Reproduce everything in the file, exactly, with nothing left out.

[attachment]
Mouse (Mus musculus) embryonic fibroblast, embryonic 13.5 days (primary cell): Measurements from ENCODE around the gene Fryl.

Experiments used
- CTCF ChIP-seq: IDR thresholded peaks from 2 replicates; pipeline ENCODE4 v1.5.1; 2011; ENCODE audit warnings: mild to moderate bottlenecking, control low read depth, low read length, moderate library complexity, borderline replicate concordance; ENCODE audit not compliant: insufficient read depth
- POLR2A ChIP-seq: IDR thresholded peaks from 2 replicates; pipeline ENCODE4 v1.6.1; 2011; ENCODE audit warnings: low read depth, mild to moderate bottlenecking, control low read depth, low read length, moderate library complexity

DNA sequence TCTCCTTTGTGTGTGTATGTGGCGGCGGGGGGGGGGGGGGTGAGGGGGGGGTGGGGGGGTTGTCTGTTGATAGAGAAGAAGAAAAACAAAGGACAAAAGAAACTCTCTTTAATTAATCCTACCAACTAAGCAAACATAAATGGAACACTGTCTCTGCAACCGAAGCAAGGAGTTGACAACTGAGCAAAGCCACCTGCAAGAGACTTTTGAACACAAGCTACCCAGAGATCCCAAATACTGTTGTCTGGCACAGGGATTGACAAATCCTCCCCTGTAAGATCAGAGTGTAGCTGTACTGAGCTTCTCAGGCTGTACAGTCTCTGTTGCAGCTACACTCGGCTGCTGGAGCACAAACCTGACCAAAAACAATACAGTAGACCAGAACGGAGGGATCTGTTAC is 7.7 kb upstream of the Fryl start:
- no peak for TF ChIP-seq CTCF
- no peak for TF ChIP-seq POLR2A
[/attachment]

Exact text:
Mouse (Mus musculus) embryonic fibroblast, embryonic 13.5 days (primary cell): Measurements from ENCODE around the gene Fryl.

Experiments used
- CTCF ChIP-seq: IDR thresholded peaks from 2 replicates; pipeline ENCODE4 v1.5.1; 2011; ENCODE audit warnings: mild to moderate bottlenecking, control low read depth, low read length, moderate library complexity, borderline replicate concordance; ENCODE audit not compliant: insufficient read depth
- POLR2A ChIP-seq: IDR thresholded peaks from 2 replicates; pipeline ENCODE4 v1.6.1; 2011; ENCODE audit warnings: low read depth, mild to moderate bottlenecking, control low read depth, low read length, moderate library complexity

DNA sequence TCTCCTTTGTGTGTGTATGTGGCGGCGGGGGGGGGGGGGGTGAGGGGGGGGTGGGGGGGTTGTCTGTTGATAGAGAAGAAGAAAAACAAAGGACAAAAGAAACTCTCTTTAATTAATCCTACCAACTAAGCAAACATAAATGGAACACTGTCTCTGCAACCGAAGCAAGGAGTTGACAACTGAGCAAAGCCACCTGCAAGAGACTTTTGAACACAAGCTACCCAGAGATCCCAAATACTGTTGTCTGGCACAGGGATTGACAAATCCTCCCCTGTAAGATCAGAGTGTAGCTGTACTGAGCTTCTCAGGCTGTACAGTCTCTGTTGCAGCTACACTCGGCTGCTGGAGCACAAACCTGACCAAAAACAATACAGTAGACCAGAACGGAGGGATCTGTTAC is 7.7 kb upstream of the Fryl start:
- no peak for TF ChIP-seq CTCF
- no peak for TF ChIP-seq POLR2A